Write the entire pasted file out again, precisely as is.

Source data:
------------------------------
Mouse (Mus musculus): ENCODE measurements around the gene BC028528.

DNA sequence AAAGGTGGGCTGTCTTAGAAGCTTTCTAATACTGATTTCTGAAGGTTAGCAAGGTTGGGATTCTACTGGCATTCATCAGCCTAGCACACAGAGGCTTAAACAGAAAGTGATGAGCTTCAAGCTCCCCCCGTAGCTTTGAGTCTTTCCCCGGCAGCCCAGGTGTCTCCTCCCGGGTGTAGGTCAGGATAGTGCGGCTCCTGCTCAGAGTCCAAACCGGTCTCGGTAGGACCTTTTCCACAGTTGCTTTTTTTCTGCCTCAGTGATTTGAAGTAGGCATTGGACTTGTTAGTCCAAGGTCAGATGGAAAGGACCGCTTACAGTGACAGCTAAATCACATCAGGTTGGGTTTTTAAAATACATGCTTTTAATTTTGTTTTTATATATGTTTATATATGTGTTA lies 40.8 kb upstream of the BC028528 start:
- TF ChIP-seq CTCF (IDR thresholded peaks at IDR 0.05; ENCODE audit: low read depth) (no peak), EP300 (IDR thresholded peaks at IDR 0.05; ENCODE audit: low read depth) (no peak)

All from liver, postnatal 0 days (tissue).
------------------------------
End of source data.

Mouse (Mus musculus): ENCODE measurements around the gene BC028528.

DNA sequence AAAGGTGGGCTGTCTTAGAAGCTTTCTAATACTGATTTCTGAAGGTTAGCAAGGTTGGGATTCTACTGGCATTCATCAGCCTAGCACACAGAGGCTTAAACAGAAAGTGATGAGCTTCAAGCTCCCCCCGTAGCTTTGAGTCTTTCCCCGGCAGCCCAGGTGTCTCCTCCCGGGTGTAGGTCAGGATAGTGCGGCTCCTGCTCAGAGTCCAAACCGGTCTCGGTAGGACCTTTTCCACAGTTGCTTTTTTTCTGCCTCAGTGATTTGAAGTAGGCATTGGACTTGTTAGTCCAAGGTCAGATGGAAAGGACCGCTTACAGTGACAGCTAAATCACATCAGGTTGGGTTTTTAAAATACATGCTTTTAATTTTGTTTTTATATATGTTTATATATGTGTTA lies 40.8 kb upstream of the BC028528 start:
- TF ChIP-seq CTCF (IDR thresholded peaks at IDR 0.05; ENCODE audit: low read depth) (no peak), EP300 (IDR thresholded peaks at IDR 0.05; ENCODE audit: low read depth) (no peak)

All from liver, postnatal 0 days (tissue).